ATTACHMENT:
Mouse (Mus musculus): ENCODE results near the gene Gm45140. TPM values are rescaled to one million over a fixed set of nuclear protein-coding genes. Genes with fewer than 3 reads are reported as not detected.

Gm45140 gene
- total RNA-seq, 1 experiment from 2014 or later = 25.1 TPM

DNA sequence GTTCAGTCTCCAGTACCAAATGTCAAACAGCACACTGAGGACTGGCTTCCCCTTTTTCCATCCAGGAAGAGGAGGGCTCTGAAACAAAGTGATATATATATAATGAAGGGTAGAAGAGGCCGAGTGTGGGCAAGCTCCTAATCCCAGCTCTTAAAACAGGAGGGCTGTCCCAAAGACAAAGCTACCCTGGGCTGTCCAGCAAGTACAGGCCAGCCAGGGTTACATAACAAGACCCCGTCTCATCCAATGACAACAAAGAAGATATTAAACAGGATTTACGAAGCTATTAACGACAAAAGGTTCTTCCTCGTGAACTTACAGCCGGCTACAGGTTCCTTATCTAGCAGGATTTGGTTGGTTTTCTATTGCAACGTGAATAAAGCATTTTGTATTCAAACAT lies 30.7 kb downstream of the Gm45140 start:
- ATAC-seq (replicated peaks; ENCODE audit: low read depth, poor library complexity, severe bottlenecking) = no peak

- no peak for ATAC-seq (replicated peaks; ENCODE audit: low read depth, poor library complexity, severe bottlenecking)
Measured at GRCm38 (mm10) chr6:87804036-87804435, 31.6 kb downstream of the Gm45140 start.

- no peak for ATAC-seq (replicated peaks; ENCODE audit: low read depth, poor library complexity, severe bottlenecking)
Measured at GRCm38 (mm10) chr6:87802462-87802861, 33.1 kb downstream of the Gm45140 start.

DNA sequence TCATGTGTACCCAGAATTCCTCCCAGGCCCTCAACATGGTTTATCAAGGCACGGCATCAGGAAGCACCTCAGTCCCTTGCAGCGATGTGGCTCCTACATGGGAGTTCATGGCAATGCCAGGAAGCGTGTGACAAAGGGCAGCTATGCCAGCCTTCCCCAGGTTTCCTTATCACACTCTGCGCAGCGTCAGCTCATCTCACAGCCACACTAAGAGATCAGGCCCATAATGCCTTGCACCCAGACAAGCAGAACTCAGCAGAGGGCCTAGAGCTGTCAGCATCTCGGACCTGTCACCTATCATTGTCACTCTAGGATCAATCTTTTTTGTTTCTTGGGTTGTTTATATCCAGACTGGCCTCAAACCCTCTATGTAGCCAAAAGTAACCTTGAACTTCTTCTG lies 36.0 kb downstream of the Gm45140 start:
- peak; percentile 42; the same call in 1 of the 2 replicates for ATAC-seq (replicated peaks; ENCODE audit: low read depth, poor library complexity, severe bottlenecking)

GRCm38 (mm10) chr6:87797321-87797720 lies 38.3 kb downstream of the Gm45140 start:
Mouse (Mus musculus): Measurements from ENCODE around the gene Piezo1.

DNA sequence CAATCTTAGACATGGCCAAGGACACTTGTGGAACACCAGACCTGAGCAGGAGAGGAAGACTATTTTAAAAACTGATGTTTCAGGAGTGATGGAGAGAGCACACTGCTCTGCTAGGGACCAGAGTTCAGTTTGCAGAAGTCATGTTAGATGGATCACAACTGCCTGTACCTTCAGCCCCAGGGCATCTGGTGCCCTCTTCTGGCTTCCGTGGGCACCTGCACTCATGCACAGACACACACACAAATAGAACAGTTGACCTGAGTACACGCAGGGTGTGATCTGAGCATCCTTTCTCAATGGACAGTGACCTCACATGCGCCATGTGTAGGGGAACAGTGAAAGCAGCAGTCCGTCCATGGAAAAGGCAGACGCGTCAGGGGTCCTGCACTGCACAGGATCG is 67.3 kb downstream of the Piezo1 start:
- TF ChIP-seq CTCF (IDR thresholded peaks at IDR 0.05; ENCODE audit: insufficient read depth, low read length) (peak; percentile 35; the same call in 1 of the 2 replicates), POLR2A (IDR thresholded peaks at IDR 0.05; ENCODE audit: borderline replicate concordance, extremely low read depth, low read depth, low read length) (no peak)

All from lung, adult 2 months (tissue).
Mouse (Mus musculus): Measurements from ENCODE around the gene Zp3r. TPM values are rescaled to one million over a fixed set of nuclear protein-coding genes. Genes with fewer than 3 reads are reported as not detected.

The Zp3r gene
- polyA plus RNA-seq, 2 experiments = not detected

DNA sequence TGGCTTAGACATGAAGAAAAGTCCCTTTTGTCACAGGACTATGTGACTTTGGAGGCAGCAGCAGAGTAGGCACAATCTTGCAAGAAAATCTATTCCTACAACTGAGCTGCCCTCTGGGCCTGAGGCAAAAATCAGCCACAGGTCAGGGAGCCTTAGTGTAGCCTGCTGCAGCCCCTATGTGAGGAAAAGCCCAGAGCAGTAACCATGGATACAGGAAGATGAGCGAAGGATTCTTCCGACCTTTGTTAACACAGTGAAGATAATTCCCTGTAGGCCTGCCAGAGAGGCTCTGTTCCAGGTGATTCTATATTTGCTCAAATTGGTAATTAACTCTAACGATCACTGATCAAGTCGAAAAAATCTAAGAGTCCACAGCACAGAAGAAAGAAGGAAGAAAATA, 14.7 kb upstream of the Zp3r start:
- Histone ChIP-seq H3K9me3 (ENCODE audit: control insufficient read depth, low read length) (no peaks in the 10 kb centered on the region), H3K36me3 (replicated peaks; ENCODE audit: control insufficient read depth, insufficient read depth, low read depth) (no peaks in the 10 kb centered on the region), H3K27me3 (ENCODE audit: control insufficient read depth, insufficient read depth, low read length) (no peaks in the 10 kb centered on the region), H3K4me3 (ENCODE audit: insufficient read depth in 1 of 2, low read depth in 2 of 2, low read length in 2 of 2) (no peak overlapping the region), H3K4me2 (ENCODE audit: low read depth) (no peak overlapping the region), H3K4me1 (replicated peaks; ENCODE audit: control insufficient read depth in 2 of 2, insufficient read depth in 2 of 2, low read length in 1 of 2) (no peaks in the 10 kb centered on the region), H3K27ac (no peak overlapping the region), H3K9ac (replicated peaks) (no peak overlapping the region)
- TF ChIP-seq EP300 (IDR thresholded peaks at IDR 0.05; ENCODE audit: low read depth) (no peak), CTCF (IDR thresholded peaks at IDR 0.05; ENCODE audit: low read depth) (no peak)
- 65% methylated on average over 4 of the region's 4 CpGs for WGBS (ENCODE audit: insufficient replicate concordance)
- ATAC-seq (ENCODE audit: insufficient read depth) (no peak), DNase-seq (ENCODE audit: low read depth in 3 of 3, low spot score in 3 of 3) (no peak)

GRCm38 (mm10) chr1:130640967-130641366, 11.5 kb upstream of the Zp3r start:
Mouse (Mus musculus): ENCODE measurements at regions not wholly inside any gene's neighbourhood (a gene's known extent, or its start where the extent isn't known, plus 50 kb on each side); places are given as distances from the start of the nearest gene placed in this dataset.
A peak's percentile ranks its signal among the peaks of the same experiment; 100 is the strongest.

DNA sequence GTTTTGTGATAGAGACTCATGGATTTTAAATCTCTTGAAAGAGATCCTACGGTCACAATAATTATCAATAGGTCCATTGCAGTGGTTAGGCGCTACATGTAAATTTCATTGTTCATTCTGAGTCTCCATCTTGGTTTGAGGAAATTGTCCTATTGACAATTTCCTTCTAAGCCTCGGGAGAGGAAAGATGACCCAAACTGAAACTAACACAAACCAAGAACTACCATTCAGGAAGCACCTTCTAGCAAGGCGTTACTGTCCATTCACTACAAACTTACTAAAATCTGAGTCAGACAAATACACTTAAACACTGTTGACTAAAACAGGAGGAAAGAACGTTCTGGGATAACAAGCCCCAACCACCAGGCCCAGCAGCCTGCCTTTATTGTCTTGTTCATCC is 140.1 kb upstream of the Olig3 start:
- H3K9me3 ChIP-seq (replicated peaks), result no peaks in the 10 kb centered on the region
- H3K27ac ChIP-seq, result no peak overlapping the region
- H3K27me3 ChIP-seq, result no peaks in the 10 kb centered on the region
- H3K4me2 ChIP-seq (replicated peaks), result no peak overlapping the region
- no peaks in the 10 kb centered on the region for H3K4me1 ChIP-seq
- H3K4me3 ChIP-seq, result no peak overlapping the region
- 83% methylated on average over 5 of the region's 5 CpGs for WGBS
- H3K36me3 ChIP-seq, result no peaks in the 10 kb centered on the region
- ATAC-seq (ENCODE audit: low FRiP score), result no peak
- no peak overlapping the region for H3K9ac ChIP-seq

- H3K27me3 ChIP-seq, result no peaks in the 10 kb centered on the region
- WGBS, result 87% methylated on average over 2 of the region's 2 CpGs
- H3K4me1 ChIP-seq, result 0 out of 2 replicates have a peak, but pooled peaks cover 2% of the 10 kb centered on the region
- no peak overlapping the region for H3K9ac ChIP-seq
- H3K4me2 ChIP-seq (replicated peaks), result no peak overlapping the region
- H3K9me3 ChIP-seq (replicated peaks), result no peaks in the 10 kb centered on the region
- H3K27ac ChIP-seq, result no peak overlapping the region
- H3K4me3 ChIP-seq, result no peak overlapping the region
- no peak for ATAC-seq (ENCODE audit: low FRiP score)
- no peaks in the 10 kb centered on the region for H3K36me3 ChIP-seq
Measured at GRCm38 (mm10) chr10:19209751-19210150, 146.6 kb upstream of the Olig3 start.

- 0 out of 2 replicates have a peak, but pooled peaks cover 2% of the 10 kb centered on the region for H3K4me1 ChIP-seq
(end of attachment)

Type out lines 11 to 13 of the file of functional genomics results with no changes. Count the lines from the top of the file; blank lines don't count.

- peak; percentile 42; the same call in 1 of the 2 replicates for ATAC-seq (replicated peaks; ENCODE audit: low read depth, poor library complexity, severe bottlenecking)

GRCm38 (mm10) chr6:87797321-87797720 lies 38.3 kb downstream of the Gm45140 start:
Mouse (Mus musculus): Measurements from ENCODE around the gene Piezo1.